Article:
5 Questions to Ask Before Buying a Cyber Insurance Policy
As a business owner, you understand the importance of insurance. It is one more way to keep your employees, infrastructure, intellectual property, and investments safe. And as data breaches have become an unfortunate, near constant fixture in the news, there has been an uptick in preventative strategies including Cyber Liability Insurance Coverage (CLIC). Marketed as a kind of cure-all, cyber insurance is still an incredibly nuanced fortification, with approval hinging upon lengthy digital assessment. Furthermore, and this can't be emphasized enough, a cyber insurance policy is only as effective as your IT infrastructure. So, before you begin implementing a cyber insurance policy, make sure your company is asking the right questions.
A $7.5 Billion Market
Cyber insurance isn't, strictly speaking, a new concept. These policies grew out of Errors and Omissions (E&O) insurance, around 2005. However, they have exploded in the last couple years as cyber threats such as NotPetya and WannaCry crippled businesses around the world. Current estimates reveal that cybercrime costs the global economy upwards of $400 billion annually. In response, the cyber insurance market is predicted to reach $7.5 billion by 2020, and $29 billion by 2025.
Recovering compromised data
Legal settlements and regulatory fines
Hiring experts to identify and repair damage
Notifying customers, and providing identity and credit monitoring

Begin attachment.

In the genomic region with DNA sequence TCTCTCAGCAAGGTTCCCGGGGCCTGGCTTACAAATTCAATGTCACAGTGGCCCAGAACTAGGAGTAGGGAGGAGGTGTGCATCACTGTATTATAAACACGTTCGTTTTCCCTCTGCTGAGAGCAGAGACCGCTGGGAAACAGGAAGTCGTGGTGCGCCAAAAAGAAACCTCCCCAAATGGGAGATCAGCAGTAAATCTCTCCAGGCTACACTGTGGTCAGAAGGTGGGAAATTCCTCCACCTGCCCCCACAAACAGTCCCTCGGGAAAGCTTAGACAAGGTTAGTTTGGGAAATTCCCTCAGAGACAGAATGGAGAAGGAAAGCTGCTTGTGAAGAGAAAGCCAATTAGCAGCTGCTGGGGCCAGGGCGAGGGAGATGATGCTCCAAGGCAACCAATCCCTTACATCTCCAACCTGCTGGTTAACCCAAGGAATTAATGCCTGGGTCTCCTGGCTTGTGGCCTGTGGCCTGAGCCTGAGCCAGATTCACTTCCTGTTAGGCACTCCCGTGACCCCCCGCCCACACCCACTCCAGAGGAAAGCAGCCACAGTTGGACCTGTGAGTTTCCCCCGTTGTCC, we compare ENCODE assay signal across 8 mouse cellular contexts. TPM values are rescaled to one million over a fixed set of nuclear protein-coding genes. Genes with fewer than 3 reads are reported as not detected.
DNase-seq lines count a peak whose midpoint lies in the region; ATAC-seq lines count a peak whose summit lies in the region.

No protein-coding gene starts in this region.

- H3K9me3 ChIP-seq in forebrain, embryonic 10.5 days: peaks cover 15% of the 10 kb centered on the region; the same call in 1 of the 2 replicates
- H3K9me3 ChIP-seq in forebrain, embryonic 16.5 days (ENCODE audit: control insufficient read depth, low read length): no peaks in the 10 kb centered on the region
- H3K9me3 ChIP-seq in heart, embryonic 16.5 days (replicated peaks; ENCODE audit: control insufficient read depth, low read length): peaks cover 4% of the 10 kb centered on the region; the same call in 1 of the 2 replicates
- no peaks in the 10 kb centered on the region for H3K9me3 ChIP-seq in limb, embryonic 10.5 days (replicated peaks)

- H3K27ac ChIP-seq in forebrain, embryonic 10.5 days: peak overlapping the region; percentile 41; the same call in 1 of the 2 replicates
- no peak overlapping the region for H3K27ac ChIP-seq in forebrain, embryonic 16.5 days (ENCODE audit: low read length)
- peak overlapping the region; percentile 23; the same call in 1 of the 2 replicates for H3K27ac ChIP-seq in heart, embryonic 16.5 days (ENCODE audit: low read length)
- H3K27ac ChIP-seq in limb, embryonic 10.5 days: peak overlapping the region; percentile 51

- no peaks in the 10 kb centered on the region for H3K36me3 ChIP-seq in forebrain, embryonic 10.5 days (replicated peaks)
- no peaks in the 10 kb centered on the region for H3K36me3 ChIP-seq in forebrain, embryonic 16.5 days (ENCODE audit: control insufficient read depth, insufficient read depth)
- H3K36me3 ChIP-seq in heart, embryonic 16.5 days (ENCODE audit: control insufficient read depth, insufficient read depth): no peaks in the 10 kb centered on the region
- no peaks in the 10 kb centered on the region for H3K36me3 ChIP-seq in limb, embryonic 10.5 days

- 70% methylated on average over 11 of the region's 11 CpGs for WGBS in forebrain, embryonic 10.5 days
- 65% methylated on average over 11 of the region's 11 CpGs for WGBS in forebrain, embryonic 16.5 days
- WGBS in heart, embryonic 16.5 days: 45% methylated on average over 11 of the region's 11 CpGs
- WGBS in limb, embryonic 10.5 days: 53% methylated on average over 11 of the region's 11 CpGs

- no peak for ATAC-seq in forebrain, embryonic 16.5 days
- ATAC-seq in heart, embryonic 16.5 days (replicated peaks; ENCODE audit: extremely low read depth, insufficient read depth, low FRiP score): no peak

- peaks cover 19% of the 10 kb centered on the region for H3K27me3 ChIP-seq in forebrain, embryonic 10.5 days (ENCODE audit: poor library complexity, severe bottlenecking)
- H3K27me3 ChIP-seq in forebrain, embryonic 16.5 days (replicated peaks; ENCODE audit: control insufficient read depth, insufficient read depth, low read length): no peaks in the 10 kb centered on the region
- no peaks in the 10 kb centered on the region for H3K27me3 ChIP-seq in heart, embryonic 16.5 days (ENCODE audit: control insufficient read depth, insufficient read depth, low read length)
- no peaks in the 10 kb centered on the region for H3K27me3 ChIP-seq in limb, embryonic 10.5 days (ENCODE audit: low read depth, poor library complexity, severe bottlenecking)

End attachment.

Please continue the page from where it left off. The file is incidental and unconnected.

Business interruption, network downtime, and lost employee productivity
These policies should provide coverage for both first and third party claimants. First party coverage includes losses to the organization or individual affected, while third party coverage addresses legal action taken by customers or partners. These policies can vary in terms of coverage and premiums, but typically account for organization type, service provided, data risk and exposure, and current security policy.
Cyber Insurance Done Right
In an Ovum report, it was found that 50% of U.S.-based firms do not currently have cyber risk insurance. Of those companies sampled, a further 27% reported no plans to acquire cyber insurance, though 61% anticipate an increase in data breaches over the next year. If your business is in the early stages of adopting a cyber insurance policy, make sure you ask potential cyber insurance providers the following:
- Is their cyber insurance coverage created in a new plan? Or, is it an extension of an existing policy? Many cyber insurance providers will provide customizable policies, that allow for the most cost-efficient option.
- Does coverage include both first and third parties, as well as third-party service providers? Third party vendors can provide an unfortunate alleyway into sensitive company data, so ensure they are included in your cyber insurance policy.
- Will coverage still apply if the event was cause by non-malicious employee activity? Or social engineering attacks including spear phishing and advance persistent threats (APT)?
- Given that some of these threats take time to discover, will the cyber insurance policy include time frames during which coverage is in effect? Or will there be limits?
- Does the policy only apply to targeted attacks, or does it cover any security event to which an organization is subjected?
Another factor to consider is that most cyber insurance providers require a thorough cybersecurity assessment before approving applications. This is done to ensure that businesses are implementing proactive steps to reduce their vulnerability, before cyber insurance is part of the strategy. Ultimately, there is little sense in insuring a company that is unwilling to engage in routine cyber hygiene via threat assessments, continued employee education, and an independent audit of third-party vendor security. Fortunately, iCorps' technicians are experts in identifying, diagnosing, and remediating IT threats. For more information on how a security assessment can better prepare your business for cyber insurance, contact us here.